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Ari Harkov

Ari Harkov
Village Office

The Real Deal

Inside The Open Houses Of Tribeca

Buyers can choose to have spaces built to a spec layout or do their own work at 137 Duane Street.

Pricey properties' turnout thin; action on lower-end

Brunch is normally the main midday attraction on Duane Street between Church Street and West Broadway, but the restaurant-studded stretch of Tribeca had few diners on a recent Saturday in May.

Few were lined up for City Hall, restaurateur Henry Meer's power lunch standby, just blocks from the real thing.

But 137 Duane Street, two doors down from the culinary hot spot, and next to bistro Blaue Gans, Halstead broker Charles Hawkins hoped to see some action. He's handling six of the 19 units in this new building, which has been on the market for seven months. Prospective buyers can choose to have their spaces built to a spec layout or do their own work, as the units are in raw shape. Two units are already in contract, the broker said.

Hawkins' open house offerings range from a 1,494-square-foot studio/mini loft for $987,000 to a 4,900-square-foot penthouse for $7.995 million.

Hawkins called it "an unusually light" day, as only two prospective buyers had come through in the first hour of an open house that started at 11 a.m.

Lenny Moreira, a 47-year-old contractor, came by with Vickey Barron, his broker from Prudential Douglas Elliman. Moreira has rented out his house in the West Village and is living in a rental on the Upper East Side, and has been looking for something to buy for about a year.

Moreira, who said he didn't have a set budget, liked 2A -- a 2,250-square-foot, two-bedroom, two-bath with a home office, with an asking price of $2,701,200 -- but wished the space had more light. A sun-flooded living room facing Duane Street leads to a darker set of rooms toward the back of the building. "I want to see sky," he said.

Moreira, who said he liked the idea of being able to do his own renovations, wanted more light and more dramatic views. "Light is most important to him," Barron said.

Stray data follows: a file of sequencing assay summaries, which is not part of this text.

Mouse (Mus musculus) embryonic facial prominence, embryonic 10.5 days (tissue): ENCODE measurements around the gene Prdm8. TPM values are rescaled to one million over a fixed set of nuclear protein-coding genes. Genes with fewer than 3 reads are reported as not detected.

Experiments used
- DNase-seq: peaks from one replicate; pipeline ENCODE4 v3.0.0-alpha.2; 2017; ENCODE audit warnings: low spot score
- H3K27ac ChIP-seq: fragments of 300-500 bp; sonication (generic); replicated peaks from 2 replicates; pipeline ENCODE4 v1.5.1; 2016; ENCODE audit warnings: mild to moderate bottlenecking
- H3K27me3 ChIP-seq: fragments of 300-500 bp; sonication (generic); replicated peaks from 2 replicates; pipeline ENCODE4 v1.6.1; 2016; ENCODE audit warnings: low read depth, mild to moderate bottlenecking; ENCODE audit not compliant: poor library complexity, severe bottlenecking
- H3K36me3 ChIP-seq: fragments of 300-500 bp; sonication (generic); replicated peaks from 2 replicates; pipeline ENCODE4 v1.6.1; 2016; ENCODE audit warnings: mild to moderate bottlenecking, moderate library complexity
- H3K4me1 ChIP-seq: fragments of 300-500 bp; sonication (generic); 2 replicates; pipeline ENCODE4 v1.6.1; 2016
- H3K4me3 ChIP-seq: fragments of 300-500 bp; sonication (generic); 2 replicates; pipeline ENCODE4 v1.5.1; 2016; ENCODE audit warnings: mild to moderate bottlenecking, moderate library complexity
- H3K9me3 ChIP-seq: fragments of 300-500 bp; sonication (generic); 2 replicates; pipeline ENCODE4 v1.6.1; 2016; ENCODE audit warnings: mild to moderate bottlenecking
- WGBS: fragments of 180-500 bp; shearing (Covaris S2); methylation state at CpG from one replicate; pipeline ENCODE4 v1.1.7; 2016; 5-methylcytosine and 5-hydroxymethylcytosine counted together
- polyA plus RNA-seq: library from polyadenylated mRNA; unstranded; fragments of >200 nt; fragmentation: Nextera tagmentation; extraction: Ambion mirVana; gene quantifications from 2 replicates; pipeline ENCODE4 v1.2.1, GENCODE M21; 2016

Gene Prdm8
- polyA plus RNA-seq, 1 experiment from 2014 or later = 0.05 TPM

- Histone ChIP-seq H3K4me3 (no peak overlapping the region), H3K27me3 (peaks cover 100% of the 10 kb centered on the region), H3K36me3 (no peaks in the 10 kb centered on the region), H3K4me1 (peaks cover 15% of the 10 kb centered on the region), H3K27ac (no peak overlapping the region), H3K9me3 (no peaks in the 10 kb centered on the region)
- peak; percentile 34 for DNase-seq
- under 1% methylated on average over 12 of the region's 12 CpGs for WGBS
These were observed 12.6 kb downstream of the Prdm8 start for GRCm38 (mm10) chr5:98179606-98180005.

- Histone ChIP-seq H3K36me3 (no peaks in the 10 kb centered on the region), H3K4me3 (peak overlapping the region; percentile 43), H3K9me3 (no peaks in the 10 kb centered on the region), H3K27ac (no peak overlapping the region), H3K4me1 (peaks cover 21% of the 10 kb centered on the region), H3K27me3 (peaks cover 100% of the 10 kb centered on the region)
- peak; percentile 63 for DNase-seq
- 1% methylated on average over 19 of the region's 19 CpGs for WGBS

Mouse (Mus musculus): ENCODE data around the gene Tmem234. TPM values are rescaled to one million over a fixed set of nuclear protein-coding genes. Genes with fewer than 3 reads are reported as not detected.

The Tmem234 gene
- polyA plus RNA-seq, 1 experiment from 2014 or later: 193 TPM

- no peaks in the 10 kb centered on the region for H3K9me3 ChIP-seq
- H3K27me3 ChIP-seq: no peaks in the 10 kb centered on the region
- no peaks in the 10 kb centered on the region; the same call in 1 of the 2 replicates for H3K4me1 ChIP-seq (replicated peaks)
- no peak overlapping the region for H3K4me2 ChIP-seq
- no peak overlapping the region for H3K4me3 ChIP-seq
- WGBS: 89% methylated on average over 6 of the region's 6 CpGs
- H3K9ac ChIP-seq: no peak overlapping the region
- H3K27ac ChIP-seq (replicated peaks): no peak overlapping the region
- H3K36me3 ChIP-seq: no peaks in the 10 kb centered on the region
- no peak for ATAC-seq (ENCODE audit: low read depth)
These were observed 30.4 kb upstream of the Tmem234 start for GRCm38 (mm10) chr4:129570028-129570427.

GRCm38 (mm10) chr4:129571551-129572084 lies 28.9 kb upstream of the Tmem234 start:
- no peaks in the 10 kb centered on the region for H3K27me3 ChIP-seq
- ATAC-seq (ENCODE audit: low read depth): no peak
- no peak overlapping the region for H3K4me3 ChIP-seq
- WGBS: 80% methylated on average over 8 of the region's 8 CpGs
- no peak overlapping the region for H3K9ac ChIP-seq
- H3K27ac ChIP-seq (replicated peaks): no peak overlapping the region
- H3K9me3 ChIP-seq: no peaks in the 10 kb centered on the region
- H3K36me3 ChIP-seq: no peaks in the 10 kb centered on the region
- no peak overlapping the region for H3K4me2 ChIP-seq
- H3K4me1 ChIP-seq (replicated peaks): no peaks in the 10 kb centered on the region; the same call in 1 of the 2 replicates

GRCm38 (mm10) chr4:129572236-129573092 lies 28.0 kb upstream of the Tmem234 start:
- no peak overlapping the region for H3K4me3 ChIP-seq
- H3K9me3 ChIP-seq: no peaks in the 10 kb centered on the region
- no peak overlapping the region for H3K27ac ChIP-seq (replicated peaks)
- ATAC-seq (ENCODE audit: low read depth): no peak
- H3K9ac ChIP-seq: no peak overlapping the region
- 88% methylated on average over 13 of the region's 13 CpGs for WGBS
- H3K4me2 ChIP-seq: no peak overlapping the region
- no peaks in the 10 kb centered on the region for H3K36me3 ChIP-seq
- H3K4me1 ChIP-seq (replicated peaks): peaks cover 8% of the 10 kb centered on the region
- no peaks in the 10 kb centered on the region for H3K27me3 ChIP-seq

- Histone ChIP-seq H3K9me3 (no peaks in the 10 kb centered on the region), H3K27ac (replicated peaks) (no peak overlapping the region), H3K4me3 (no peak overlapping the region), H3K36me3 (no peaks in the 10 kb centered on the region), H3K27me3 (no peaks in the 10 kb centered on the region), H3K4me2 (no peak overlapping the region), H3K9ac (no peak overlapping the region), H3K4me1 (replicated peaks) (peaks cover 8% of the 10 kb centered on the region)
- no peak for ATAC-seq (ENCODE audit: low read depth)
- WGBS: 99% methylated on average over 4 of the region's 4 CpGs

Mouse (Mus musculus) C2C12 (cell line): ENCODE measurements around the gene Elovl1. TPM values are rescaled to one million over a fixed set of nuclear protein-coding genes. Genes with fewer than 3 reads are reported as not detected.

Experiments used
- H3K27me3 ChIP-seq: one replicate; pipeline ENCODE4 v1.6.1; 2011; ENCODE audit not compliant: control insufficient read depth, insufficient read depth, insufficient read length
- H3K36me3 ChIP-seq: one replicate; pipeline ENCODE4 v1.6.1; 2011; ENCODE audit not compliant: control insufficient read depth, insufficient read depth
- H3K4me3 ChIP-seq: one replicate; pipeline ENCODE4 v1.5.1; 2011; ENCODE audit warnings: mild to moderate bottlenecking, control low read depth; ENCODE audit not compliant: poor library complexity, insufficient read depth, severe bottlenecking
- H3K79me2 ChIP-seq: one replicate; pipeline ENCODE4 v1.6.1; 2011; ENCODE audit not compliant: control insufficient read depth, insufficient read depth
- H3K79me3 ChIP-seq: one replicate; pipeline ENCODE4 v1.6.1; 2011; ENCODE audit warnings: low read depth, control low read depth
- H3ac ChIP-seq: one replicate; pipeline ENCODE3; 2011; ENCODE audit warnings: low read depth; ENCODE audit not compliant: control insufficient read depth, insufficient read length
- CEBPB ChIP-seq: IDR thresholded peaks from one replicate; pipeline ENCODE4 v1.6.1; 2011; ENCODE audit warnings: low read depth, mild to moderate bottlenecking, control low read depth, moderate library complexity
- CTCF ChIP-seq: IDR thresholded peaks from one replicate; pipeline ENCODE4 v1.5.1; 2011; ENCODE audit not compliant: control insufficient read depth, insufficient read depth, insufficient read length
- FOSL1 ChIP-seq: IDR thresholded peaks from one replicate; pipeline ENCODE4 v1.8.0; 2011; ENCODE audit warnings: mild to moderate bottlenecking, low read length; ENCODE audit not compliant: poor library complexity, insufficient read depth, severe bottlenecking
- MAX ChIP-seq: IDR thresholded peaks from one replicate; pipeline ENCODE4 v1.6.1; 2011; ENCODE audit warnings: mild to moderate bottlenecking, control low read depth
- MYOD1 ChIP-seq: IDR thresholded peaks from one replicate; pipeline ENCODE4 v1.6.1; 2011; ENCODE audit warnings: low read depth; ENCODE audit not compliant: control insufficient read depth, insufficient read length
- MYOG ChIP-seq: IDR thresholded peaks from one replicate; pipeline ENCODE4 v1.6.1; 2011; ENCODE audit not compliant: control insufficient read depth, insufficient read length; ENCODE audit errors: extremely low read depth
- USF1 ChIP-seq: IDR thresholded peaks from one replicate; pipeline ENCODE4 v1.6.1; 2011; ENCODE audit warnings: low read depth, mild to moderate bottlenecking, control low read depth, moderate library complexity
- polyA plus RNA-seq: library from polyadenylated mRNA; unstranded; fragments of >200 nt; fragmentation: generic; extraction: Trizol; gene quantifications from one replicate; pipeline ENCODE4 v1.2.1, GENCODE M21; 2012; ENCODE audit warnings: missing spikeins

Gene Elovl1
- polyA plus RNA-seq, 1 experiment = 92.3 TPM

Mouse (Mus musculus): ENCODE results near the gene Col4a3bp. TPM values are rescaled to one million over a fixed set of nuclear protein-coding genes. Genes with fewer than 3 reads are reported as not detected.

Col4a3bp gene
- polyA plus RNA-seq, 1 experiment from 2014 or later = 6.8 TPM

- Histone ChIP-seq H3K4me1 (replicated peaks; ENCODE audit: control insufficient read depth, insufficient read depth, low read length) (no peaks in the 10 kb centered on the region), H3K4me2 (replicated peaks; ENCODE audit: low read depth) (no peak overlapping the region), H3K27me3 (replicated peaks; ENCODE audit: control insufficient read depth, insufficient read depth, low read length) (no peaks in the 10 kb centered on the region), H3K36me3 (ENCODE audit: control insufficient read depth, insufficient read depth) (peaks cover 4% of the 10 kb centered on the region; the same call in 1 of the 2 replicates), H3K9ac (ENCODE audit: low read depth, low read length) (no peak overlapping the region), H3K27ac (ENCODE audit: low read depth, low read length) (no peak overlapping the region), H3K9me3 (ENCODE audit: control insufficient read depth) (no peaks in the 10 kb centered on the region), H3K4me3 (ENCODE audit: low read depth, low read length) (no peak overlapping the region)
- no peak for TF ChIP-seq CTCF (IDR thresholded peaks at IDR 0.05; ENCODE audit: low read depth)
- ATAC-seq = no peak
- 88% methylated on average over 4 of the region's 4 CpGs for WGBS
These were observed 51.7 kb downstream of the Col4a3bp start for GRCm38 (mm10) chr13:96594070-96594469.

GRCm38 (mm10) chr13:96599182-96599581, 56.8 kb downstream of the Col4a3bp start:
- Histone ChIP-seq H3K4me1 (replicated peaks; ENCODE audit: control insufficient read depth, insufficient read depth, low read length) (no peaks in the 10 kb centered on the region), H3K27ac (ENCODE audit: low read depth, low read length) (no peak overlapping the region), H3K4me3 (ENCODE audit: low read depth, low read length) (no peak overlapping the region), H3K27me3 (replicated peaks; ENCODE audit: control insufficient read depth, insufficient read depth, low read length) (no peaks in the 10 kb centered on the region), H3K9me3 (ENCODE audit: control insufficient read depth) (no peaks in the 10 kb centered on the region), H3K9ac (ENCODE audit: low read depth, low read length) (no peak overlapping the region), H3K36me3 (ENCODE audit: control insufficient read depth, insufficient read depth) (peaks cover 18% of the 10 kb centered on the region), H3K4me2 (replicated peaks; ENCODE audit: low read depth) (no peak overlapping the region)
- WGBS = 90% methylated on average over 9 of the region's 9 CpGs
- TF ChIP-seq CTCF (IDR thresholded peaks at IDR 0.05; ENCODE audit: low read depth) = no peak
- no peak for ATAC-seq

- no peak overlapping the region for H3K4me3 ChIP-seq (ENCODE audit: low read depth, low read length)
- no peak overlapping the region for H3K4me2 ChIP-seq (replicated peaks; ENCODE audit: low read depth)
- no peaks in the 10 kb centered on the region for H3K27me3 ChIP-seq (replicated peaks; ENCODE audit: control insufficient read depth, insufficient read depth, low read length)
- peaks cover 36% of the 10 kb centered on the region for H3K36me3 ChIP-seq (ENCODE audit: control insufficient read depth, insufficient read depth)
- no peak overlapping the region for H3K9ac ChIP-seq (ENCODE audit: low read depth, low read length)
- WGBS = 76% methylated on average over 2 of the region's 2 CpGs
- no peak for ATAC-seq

At 260 West Broadway, apartments 7A and 7B aren't lacking for light. The two separate spaces, being sold jointly for $4.1 million as a four-bedroom, 4.5-bath unit, now house the home/office space of an orchestra conductor and his family.

Stribling broker Mary Ellen Cashman waited with her assistant Shari Stein in 7B at 1:30 p.m., shortly after her open house started at 1 p.m.

There was soothing music on the stereo, cookies on the living room table and light streaming through the living room windows of the 1,450-square-foot loft. Both units have roughly the same layout and square footage, and the floorplan suggests how to combine the spaces. Despite the appealing atmosphere, only "one looker" had been by so far.

Cashman said the sellers, who have three young children, are looking to buy a bigger place in the neighborhood. She chalked up the low attendance to the fact that most prospective buyers were off at their beach houses.

The units, which were put on the market two weeks earlier, will go quickly, but the hefty price tag means that the potential buyer may not come to an open house. Rather, Cashman said she believed a buyer would send his or her broker to look for them, likely mid-week.

"At the $4 million price point, traffic is a bit different," Cashman explained, noting that buyers with that kind of cash flow aren't poring over the real estate section of the paper looking for open houses.

But 7E at 376 Broadway is exactly the kind of apartment that would draw the real-estate-section-reading crowd.

The 1-bedroom condo, priced at $650,000, in an elevator/doorman building called Mandarin Plaza at the intersection of Broadway and White Street, drew the most lookers of any of the Tribeca open houses that day. By 2 p.m., broker Ari Harkov of Halstead said five groups had been by to see the apartment after he opened it up to the public at 1 p.m.

Harkov said the sellers -- a couple who own an apartment nearby and have been renting the space to relatives -- are "hoping it will go within a week." It had been on the market only a few days, he said.

Noting that a place in Tribeca under $1 million is a rarity, Harkov got his first offer over the phone as this reporter was talking to him.

Harkov later said they're a Queens couple with two children "looking to find a place in the neighborhood that they would use maybe a few times a week." They aren't the only interested party, either.

At the open house, Amrita Sareen wasn't overly impressed with the apartment. "I don't like cookie-cutter apartments" the 28-year-old banker, who'd come with her broker, said on her way out. But Xoua Vang was pleased with it.

The 32-year-old NBC employee had been looking for an apartment for about a year, mostly Downtown. "I'm looking in Chelsea, Union Square, Tribeca -- basically where everyone wants to be," he said.

Vang, who had six relatives in tow -- his family was in town visiting from Atlanta -- said 7E was "about right size-wise" and a condo, another bonus. "I'm only looking at condos," he added, noting that co-ops were out of the question.

Currently renting a place with a roommate in Union Square, Vang said he thought he would make an offer on the apartment as he left the building with his entourage. "I'll make a bid, but not for the asking price," he said, adding that the place was going for about $1,000 per square foot, which is the going rate for the neighborhood.

Copyright © 2003-2005 The Real Deal

Friday, June 15, 2007